Born in 1866, H G Wells turned 40 in 1906. By this time some of his most famous works of science fiction had been written, but rather than rest on his laurels Wells was working hard at a wider range of literature and social commentary.
Well’s fame was still relatively new; his great works for which we now remember him had been written mostly in the preceding decade: The Time Machine (1895), The Island of Doctor Moreau (1896), The Invisible Man (1897), The War of the Worlds (1898), The First Men in the Moon (1901). He was now a popular author both at home and abroad, and readily compared to Jules Verne. Though he continued to write science fiction, the adventure stories began to evolve into a higher purpose of observation of society and prophecies or warnings of the future as he approaches and passed 40: When The Sleeper Awakes (1899), The Food of the Gods (1904), In the Days of the Comet (1906), and The War in the Air (1908) all talk of possible worlds to come in which he discusses what could happen in the future.
At the same time that Wells was directing his science fiction towards social commentary, he was also trying to show his versatility with comedies set in the present day: Kipps (1905) had appeared the previous year, while he was only a few years away from writing The History of Mr Polly (1910). Thus Wells at 40 was a man with an established reputation who was seeking to expand rather than retread old steps.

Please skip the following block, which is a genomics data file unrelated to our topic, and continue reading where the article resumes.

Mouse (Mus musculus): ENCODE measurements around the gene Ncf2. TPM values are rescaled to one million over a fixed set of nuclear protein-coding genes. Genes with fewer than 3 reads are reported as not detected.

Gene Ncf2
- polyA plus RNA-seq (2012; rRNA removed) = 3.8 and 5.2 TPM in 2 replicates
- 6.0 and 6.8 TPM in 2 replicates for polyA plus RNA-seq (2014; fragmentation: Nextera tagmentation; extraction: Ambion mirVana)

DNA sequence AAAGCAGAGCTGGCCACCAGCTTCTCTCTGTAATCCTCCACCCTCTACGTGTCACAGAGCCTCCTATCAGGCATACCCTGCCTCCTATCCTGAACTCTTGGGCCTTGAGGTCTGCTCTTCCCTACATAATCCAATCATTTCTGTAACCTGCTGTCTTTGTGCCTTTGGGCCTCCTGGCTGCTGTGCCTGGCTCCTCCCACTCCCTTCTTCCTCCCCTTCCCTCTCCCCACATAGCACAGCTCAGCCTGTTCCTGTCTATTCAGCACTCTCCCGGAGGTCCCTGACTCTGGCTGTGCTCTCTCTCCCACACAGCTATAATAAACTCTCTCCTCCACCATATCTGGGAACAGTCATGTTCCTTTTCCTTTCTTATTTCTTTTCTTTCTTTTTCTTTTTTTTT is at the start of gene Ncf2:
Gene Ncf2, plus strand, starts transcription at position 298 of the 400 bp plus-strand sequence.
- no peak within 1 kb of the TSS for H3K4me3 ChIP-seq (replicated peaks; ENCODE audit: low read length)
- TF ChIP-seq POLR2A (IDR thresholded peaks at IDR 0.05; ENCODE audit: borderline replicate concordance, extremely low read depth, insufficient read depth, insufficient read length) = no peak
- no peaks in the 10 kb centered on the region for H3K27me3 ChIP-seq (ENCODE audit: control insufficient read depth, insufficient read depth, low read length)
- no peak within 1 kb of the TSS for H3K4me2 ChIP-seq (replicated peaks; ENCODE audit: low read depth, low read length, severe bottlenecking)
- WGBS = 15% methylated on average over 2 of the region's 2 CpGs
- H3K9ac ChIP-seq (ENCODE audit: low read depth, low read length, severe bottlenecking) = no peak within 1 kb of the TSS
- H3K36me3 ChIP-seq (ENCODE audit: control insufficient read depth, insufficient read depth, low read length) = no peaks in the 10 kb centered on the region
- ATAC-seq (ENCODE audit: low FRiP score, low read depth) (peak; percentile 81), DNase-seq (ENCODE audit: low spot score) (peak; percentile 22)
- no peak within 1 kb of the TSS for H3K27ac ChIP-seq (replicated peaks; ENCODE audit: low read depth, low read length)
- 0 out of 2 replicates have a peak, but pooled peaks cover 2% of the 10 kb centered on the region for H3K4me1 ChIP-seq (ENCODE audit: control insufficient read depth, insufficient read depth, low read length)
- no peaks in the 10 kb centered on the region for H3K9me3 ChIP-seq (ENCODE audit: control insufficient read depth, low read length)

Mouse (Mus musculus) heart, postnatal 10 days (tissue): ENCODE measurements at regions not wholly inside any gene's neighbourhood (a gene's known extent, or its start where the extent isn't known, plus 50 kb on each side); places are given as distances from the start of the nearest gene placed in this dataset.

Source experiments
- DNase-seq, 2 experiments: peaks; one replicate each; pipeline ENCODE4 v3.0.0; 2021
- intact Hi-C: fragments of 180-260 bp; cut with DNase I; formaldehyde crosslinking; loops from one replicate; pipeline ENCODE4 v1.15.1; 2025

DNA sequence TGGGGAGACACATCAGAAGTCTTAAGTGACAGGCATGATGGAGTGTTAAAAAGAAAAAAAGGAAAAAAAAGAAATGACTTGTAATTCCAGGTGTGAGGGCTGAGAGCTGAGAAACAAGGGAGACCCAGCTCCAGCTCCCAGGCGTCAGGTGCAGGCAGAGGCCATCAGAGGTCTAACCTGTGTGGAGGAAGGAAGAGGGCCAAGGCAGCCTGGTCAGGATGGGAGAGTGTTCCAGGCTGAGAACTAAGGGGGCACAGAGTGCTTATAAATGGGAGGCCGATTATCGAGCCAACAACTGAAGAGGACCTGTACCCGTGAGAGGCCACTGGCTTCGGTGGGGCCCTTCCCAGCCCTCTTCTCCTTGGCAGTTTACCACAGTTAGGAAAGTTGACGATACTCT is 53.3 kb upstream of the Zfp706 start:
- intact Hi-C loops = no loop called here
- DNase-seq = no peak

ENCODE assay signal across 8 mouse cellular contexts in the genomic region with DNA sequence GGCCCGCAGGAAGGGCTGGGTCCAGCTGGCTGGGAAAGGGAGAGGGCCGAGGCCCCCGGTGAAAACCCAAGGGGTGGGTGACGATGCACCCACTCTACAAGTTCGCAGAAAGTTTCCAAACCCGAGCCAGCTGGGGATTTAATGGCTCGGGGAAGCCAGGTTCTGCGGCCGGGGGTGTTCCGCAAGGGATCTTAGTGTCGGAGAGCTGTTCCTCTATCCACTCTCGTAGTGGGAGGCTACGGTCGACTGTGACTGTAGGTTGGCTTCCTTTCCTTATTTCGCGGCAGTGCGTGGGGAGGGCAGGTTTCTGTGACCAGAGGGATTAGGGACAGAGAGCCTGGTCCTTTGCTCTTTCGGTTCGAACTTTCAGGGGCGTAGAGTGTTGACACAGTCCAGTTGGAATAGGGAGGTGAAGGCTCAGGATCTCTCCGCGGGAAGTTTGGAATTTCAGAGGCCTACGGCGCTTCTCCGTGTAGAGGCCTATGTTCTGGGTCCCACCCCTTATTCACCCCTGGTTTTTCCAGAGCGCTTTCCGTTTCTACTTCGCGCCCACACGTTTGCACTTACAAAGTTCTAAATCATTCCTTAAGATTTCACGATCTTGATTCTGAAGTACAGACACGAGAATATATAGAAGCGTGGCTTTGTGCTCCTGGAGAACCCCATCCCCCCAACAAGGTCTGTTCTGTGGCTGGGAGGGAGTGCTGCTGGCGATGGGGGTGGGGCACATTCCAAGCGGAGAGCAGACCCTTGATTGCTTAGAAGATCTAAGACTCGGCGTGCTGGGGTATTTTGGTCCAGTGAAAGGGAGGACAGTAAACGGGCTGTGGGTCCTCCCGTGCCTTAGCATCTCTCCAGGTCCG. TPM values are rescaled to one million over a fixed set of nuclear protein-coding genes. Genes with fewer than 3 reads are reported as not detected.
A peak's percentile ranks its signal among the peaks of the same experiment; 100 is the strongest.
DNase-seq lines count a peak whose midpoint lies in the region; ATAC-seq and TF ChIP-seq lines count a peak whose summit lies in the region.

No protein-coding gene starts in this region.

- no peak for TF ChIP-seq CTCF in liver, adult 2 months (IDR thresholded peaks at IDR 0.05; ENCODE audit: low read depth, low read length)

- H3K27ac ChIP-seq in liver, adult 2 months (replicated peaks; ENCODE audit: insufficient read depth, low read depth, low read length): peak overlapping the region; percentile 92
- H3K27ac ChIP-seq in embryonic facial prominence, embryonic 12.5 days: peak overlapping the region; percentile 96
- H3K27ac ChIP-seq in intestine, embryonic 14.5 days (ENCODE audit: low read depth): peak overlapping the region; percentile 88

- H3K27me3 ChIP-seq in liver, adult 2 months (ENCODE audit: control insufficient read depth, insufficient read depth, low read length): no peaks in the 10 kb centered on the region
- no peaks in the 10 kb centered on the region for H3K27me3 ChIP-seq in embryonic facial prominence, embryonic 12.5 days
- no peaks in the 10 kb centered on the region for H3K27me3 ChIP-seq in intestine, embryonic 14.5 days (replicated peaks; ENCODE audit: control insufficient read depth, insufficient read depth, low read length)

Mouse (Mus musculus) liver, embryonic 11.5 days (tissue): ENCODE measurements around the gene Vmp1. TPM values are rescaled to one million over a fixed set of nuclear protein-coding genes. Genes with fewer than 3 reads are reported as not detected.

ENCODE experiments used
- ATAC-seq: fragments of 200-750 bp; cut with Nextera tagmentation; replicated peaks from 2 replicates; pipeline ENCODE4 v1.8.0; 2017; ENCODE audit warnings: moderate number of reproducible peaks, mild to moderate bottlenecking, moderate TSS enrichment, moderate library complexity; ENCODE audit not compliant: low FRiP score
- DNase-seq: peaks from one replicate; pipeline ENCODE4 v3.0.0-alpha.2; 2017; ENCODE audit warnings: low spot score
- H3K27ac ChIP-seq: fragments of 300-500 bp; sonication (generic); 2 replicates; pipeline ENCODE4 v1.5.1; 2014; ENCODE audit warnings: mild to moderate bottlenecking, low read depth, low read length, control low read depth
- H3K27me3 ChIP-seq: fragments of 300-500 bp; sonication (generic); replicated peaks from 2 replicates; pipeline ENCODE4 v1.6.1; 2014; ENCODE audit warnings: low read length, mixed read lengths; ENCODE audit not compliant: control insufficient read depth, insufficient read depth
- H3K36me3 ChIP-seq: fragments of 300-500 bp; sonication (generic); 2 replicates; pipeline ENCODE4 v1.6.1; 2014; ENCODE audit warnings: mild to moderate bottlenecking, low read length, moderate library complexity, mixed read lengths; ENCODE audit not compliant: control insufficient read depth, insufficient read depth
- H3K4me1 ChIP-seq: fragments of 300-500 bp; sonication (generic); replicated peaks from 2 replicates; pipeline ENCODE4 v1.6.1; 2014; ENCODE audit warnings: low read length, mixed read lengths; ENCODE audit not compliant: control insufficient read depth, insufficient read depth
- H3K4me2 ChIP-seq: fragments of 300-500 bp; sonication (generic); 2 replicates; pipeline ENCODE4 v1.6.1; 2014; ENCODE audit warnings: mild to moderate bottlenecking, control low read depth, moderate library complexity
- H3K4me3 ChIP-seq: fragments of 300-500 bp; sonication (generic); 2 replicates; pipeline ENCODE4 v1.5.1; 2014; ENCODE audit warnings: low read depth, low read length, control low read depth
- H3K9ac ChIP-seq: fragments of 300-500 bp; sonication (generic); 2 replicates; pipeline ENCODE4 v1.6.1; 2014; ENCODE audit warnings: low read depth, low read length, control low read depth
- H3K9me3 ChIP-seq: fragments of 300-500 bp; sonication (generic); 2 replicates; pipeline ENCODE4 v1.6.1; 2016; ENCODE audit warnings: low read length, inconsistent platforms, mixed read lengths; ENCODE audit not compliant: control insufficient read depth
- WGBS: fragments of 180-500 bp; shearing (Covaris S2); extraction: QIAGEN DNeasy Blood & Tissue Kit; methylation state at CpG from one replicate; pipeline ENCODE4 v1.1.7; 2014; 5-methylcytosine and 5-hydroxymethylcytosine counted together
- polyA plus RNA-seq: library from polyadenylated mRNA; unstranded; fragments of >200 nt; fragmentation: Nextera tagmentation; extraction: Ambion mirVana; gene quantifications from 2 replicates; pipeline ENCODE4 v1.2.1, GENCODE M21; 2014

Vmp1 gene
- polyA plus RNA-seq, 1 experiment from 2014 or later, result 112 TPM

But while he was seeking to expand his literary reputation, his personal reputation was frequently the centre of great controversy. Wells was living at this time with his second wife Catherine, but famously had a number of affairs, including, around this time, with the novelists Dorothy Miller and Amber Reeves with whom he would have a daughter in 1909; but there were many more such affairs to follow. Most surprising perhaps is Wells’ tendency to write about his personal affairs in novels – with Reeves appearing at the heroine of Ann Veronica, published the same year their daughter was born.
The blessing and curse of Wells life is that today he is remembered, of course, for his science fiction above all else, masking the dubious nature of his personal life, but belying his own ambition to be remembered for a greater number of works (though they were received well enough in his lifetime, and are still critically admired today). Ultimately the reaction of the 40-year-old Wells to move beyond his adventure stories has been undone with the enduring popularity of those stories with which he will be forever associated by the general reader.